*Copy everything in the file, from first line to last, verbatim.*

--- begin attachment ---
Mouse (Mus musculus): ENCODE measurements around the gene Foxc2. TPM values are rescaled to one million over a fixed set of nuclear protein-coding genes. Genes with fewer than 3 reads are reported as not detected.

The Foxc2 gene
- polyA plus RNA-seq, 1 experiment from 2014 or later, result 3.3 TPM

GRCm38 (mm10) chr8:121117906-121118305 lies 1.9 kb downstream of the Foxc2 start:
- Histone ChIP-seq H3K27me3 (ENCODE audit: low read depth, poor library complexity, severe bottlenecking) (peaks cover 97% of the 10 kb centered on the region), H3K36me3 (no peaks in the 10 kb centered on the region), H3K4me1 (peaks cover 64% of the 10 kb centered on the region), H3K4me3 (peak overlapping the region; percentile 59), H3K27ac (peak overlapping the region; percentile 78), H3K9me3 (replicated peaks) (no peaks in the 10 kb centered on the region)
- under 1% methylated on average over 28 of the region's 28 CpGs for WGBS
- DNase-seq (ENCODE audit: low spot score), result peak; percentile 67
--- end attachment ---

Mouse (Mus musculus): ENCODE measurements around the gene Foxc2. TPM values are rescaled to one million over a fixed set of nuclear protein-coding genes. Genes with fewer than 3 reads are reported as not detected.

The Foxc2 gene
- polyA plus RNA-seq, 1 experiment from 2014 or later, result 3.3 TPM

GRCm38 (mm10) chr8:121117906-121118305 lies 1.9 kb downstream of the Foxc2 start:
- Histone ChIP-seq H3K27me3 (ENCODE audit: low read depth, poor library complexity, severe bottlenecking) (peaks cover 97% of the 10 kb centered on the region), H3K36me3 (no peaks in the 10 kb centered on the region), H3K4me1 (peaks cover 64% of the 10 kb centered on the region), H3K4me3 (peak overlapping the region; percentile 59), H3K27ac (peak overlapping the region; percentile 78), H3K9me3 (replicated peaks) (no peaks in the 10 kb centered on the region)
- under 1% methylated on average over 28 of the region's 28 CpGs for WGBS
- DNase-seq (ENCODE audit: low spot score), result peak; percentile 67